2020 marks 30 years of conferencing by the Case Management Society of America! To celebrate, I connected with the first two presidents of CMSA to gain insight into the history behind the organization, the purpose of the Annual Conference and what these two leaders think of where the practice is going. Let’s look at what they shared.
Anne: Tell us a little about how CMSA started.
The start of CMSA began with “good old fashion networking”! Nell Ann shared that she was working at Blue Shield of CA and was introduced to a marketer from Abbot Labs, which was based in Chicago. After talking to her for a while about the work she was doing, Nell Ann said, “I wish I knew others who were doing this work so we could collaborate.” The representative said she traveled across the United States and would keep their conversation in mind and let her know if she found others who were doing what she called “case management.” Nell Ann thanked her but really did not think much more about the conversation.
Nell Ann said people started coming together around 1984 as the AIDS epidemic was starting in San Francisco. People were seeing things happen to young men that they had not seen before and knew they needed help. So nurses and social workers started reaching out to each other to see how people were managing their cases. Nell Ann said the term the Lone Rangers came to mind.
Mindy and I agreed that that experience is similar to what we are experiencing today with COVID 19. What is different is that today we have the internet, and professional organizations are sharing best practices and supporting each other as we work through barriers and challenges. Mindy shared that she is impressed with how case managers are taking a lead and transitioning into “crisis managers” and helping to coordinate care and move those patients who can go to a lower level of care or home and allow those who need hospitalization to have a bed and be cared for. Case managers are thinking “outside the box” and looking for new resources so they can transition patients despite new and routine road blocks. We all marveled at how history repeats itself!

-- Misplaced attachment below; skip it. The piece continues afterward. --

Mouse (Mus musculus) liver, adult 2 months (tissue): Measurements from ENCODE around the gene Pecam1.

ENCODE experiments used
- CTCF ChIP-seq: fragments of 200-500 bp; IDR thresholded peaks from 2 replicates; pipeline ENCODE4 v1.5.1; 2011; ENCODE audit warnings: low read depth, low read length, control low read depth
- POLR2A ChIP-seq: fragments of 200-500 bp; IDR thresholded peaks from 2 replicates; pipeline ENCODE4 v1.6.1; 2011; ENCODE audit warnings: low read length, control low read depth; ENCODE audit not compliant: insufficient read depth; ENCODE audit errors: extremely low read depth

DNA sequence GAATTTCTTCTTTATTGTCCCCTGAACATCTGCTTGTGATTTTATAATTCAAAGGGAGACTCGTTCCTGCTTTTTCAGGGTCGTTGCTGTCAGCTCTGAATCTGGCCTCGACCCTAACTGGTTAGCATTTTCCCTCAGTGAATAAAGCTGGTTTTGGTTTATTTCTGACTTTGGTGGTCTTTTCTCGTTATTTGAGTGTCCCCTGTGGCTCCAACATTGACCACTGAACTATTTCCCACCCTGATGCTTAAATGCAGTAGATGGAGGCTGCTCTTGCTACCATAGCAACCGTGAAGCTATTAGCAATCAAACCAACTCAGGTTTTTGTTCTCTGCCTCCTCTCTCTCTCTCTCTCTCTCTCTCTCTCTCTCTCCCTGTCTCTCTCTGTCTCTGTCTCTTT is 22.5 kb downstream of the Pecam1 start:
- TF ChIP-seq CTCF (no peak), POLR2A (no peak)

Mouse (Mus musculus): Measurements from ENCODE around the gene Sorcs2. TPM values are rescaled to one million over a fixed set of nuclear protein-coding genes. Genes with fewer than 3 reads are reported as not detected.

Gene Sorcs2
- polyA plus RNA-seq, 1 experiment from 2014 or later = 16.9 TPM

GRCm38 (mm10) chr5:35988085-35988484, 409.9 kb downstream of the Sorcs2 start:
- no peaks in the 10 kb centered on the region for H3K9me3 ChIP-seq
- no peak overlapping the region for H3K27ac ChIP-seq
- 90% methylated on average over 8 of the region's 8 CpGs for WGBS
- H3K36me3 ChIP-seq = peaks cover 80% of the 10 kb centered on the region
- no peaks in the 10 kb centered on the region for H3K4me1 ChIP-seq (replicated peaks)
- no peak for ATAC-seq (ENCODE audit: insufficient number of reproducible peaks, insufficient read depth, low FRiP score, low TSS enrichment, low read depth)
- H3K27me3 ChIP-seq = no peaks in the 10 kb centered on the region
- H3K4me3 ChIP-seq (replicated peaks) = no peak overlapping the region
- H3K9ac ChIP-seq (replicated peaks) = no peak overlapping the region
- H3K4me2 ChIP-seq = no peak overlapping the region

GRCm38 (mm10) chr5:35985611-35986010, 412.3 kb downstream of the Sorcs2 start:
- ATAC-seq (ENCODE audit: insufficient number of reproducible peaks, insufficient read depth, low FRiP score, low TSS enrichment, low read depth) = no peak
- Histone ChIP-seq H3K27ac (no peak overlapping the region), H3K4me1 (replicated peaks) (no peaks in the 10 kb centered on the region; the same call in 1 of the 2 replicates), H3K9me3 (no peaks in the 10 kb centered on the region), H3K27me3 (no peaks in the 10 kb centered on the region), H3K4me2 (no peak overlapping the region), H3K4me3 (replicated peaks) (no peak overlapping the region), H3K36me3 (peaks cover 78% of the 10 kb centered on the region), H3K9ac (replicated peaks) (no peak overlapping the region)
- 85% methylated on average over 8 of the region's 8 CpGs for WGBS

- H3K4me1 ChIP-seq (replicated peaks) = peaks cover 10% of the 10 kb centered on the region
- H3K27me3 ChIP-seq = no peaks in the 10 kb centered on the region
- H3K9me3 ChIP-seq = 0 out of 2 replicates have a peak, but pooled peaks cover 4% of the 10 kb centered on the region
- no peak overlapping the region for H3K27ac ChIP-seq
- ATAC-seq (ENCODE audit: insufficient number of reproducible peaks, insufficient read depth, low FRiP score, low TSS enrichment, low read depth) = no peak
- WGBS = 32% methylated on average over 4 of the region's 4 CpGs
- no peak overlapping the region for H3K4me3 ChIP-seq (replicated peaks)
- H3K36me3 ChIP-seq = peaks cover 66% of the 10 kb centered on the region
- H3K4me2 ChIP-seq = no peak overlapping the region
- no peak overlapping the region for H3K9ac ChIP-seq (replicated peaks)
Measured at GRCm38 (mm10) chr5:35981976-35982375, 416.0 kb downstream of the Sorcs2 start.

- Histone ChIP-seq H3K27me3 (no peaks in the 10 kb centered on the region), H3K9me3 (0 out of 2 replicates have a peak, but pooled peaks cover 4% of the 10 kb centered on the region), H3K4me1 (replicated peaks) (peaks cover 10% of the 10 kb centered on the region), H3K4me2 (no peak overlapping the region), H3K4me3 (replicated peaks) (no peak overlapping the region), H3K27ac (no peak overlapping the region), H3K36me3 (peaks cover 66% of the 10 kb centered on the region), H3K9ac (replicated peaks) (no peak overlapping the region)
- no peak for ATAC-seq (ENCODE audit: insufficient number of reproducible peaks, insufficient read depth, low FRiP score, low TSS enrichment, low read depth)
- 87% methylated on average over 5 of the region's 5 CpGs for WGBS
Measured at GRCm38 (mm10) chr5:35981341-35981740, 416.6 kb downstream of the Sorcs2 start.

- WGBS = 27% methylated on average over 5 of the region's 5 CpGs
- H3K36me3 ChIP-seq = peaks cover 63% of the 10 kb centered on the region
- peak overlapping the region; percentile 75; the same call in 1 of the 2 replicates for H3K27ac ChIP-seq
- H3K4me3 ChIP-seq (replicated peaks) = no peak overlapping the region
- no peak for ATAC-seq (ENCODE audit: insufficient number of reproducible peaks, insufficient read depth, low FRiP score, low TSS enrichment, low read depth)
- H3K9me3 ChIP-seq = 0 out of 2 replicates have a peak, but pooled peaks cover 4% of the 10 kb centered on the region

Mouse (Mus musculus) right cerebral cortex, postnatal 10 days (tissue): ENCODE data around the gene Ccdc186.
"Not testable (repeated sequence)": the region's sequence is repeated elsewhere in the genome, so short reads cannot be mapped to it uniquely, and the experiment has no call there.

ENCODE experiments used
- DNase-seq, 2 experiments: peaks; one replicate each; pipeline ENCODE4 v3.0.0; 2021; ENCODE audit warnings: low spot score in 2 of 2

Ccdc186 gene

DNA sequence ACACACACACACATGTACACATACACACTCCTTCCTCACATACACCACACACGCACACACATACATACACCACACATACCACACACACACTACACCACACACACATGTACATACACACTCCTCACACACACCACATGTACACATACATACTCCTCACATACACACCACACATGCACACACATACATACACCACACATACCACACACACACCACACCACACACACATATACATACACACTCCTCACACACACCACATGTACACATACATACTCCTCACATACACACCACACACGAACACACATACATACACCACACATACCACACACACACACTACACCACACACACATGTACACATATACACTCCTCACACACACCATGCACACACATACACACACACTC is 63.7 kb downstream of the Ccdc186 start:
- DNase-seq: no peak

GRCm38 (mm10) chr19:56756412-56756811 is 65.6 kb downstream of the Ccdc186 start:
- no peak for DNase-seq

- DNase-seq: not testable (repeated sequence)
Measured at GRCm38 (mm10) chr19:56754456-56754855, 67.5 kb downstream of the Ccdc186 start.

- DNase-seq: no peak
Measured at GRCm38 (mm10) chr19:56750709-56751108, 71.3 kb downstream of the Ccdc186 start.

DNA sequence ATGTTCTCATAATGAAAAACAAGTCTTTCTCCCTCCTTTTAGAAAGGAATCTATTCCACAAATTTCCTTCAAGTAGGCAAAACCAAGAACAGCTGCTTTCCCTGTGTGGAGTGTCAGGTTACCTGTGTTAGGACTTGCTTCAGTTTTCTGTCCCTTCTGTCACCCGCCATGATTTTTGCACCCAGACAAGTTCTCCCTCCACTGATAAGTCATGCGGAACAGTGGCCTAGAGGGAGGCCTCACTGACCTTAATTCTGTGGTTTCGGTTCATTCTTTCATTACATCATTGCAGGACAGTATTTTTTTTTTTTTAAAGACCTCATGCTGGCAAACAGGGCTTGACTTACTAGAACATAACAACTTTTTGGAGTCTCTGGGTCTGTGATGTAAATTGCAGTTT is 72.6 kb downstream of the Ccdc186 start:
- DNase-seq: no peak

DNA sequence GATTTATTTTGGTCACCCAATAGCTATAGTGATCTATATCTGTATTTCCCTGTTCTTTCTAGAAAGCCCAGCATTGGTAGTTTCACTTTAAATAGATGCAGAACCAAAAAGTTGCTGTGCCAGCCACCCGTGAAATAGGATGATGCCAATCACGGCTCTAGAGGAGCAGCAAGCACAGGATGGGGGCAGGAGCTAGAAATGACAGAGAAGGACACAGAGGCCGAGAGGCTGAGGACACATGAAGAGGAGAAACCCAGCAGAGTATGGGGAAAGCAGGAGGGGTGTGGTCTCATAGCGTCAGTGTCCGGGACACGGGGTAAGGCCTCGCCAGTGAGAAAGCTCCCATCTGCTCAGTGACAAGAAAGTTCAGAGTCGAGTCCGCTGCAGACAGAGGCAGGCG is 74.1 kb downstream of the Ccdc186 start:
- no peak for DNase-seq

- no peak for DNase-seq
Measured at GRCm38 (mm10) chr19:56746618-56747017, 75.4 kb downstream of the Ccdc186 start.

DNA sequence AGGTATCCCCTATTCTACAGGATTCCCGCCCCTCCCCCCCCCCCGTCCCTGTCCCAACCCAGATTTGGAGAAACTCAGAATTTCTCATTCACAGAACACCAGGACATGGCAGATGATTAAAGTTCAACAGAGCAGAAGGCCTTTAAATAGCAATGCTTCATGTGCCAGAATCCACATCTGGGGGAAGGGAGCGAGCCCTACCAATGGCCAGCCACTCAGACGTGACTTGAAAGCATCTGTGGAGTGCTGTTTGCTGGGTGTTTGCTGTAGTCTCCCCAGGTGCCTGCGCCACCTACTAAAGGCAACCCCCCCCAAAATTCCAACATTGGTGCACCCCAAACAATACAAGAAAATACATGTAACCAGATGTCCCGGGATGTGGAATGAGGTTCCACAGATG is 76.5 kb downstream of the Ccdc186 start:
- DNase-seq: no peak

Mindy shared that she was working at Intracorp in 1985. Intracorp was a large case management company. She was a care coordinate in the workers compensation division based in Chicago. The leadership at Intracorp saw the value in the work Mindy and the workers comp team were doing and thought that they could move the same process over to the healthcare side. Mindy was asked to lead the development of this “new division” as the first Midwest Regional Director of Case Management. Mindy recalled one day getting a call from a gentleman who said he was from the Hill Group. He had gotten her name from someone who was familiar with the work she was doing at Intracorp and wanted to invite her to a meeting with others to discuss the work they were doing and look at ways to collaborate. As the meeting was going to be held in Chicago, she agreed. Mindy thought that the impetus for the gentleman from the Hill Group to bring the group together might have come from the Abbot representative that Nell Ann met a few years ago, as Nell Ann was also asked to attend the meeting. She flew in from California along with her sister Geri, who was also working in the same arena. A few other people (13 in total) were also invited to attend. The meeting was led by the Hill Group, an association management company, who guided the discussion. As each person shared their stories, it became clear that their success was happening because a dedicated professional was involved, who worked with the healthcare team and thought “outside the box” to address challenges and roadblocks they encountered with the patients they cared for. They all knew they were saving healthcare dollars, but more importantly they were improving care coordination, decreasing fragmentation and helping people who were very sick transition through the healthcare system and get back to their lives.